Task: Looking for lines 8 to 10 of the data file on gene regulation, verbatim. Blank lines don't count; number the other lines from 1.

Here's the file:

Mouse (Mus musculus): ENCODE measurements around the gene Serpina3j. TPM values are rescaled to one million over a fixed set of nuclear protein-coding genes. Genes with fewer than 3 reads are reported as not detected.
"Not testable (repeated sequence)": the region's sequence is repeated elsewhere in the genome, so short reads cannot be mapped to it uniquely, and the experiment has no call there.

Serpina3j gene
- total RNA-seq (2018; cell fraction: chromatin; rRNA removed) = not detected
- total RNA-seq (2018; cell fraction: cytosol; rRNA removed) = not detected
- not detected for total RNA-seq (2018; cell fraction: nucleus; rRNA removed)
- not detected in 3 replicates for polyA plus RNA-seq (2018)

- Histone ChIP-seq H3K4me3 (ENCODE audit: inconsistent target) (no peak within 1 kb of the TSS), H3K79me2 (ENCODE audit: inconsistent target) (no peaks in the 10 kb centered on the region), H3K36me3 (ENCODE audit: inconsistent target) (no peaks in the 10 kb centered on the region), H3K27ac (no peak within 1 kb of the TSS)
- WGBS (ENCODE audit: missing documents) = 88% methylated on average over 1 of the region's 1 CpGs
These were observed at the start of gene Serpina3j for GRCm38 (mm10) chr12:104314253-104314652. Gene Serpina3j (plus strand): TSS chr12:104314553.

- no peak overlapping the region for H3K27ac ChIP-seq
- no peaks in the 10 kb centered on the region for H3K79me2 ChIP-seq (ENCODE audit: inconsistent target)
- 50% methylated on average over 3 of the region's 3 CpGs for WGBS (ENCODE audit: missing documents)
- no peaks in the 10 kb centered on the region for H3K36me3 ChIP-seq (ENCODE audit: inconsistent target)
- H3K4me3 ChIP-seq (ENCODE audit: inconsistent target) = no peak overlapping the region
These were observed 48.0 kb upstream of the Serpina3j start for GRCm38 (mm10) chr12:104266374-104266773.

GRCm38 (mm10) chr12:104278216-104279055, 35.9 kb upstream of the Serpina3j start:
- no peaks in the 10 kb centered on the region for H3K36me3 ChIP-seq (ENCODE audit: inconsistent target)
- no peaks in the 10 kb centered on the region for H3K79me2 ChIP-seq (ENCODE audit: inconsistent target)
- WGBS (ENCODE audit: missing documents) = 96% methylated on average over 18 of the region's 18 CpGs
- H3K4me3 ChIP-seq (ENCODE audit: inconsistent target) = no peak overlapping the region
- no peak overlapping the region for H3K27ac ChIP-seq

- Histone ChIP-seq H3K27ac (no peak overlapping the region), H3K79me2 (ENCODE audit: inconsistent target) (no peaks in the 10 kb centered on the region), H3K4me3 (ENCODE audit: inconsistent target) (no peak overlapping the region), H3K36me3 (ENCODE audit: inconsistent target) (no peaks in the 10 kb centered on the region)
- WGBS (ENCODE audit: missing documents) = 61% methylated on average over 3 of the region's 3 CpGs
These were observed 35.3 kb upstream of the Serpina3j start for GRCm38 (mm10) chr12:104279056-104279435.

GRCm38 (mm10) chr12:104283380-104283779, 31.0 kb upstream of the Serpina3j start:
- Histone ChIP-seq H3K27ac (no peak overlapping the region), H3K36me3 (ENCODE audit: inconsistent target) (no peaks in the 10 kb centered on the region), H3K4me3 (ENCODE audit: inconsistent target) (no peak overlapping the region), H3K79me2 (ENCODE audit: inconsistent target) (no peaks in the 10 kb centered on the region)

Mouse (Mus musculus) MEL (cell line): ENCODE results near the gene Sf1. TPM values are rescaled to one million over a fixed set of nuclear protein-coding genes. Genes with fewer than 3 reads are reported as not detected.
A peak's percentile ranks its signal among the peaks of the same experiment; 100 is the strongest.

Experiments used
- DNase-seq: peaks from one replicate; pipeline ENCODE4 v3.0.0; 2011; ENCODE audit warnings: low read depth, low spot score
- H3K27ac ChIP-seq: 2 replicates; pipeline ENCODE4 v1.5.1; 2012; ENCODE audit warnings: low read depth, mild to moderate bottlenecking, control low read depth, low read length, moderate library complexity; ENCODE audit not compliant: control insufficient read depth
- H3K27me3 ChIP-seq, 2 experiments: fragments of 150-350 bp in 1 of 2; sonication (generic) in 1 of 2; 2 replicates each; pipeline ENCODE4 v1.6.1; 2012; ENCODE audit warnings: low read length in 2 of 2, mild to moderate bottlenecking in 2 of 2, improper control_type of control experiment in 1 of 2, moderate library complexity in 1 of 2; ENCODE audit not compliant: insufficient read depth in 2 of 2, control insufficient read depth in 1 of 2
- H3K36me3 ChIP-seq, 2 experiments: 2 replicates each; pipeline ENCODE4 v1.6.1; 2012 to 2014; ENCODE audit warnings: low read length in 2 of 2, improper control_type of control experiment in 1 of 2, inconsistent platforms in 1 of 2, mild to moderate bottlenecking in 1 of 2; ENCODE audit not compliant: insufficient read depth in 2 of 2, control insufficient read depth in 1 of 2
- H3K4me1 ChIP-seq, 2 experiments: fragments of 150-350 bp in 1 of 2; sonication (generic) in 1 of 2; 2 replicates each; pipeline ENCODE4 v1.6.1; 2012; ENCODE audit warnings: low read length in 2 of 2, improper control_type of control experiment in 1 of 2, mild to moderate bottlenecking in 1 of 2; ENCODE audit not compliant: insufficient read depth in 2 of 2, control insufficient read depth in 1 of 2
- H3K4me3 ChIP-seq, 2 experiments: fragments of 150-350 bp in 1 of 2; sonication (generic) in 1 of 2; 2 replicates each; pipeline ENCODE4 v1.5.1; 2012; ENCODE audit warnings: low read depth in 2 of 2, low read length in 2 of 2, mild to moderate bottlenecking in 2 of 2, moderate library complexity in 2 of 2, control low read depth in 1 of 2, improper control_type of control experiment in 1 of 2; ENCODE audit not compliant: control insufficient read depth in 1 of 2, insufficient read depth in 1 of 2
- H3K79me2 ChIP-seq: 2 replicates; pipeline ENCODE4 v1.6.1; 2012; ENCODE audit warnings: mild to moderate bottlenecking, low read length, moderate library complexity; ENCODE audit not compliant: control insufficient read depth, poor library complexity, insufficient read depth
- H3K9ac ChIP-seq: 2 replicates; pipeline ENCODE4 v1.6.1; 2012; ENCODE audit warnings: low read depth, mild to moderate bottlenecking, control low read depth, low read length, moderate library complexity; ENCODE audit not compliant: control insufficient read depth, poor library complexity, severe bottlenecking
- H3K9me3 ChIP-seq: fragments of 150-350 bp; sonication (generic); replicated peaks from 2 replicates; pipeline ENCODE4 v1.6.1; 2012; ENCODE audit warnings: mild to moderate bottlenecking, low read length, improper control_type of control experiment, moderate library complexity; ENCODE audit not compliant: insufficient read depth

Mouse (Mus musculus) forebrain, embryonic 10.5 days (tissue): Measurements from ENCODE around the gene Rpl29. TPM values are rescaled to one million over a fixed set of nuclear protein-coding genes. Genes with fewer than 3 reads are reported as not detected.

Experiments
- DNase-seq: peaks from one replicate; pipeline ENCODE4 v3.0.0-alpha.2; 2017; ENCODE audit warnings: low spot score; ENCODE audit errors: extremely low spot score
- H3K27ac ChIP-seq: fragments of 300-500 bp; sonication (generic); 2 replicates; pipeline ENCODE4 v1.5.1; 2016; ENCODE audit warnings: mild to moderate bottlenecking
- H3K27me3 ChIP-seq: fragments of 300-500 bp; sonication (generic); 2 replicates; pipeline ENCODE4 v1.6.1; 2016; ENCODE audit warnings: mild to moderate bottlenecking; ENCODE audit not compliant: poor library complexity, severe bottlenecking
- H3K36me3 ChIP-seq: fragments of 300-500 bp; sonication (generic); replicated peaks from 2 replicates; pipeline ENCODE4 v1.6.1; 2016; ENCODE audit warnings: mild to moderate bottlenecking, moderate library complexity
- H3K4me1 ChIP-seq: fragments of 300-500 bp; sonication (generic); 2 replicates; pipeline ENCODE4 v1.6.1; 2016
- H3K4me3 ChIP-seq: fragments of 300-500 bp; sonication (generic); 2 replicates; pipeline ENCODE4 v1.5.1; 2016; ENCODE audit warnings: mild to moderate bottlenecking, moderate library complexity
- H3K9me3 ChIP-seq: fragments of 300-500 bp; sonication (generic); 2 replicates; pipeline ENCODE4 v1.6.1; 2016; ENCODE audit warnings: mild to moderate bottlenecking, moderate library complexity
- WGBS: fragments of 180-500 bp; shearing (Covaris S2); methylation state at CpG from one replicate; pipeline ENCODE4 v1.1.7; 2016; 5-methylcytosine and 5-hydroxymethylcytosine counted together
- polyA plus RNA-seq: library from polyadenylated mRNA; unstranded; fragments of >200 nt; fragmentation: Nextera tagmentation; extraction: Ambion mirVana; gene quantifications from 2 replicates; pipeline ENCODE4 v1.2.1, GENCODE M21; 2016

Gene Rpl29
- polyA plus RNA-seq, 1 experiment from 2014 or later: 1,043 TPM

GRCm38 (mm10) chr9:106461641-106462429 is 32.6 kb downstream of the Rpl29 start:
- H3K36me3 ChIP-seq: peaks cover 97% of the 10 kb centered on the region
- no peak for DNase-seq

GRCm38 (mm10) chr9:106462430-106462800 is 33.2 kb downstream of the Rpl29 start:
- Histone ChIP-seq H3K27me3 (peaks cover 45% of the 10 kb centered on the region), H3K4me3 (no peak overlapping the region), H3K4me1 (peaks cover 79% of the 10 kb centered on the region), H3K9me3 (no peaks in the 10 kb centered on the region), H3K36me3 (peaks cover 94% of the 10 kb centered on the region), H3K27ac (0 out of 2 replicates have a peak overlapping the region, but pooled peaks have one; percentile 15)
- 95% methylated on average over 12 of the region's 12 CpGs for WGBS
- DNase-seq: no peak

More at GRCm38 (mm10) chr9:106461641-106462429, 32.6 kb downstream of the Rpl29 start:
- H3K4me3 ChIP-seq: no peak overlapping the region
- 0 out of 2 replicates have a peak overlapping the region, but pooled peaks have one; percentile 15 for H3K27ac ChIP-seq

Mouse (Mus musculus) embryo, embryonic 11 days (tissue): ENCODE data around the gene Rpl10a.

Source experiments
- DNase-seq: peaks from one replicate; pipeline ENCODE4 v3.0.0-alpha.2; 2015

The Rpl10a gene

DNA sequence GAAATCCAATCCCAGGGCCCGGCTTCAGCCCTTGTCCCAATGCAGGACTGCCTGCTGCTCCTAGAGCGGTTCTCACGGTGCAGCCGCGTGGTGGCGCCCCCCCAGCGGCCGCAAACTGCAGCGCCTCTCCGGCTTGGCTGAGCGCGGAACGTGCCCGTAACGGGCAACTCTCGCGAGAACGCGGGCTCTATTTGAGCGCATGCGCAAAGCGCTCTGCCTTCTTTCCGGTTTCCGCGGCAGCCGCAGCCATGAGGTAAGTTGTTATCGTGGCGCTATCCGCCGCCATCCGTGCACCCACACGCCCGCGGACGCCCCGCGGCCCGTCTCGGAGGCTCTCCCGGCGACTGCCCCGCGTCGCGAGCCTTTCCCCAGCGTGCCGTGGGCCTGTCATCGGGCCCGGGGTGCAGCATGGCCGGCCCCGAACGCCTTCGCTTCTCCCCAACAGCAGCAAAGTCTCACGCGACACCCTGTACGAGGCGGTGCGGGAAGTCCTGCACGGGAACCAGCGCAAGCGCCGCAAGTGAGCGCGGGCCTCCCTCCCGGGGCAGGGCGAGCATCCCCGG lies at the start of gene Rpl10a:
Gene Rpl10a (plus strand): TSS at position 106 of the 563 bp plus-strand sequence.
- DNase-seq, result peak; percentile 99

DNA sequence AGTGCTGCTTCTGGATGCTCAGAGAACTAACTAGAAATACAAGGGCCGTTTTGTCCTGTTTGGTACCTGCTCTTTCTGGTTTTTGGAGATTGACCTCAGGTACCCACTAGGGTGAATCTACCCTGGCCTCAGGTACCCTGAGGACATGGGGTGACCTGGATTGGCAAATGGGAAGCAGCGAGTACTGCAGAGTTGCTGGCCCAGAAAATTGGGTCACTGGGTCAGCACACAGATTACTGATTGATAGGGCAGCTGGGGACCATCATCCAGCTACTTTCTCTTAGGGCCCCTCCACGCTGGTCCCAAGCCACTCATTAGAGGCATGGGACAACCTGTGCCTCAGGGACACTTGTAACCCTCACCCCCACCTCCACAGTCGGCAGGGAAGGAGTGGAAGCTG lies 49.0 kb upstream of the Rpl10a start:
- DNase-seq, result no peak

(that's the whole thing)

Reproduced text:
- Histone ChIP-seq H3K4me3 (ENCODE audit: inconsistent target) (no peak within 1 kb of the TSS), H3K79me2 (ENCODE audit: inconsistent target) (no peaks in the 10 kb centered on the region), H3K36me3 (ENCODE audit: inconsistent target) (no peaks in the 10 kb centered on the region), H3K27ac (no peak within 1 kb of the TSS)
- WGBS (ENCODE audit: missing documents) = 88% methylated on average over 1 of the region's 1 CpGs
These were observed at the start of gene Serpina3j for GRCm38 (mm10) chr12:104314253-104314652. Gene Serpina3j (plus strand): TSS chr12:104314553.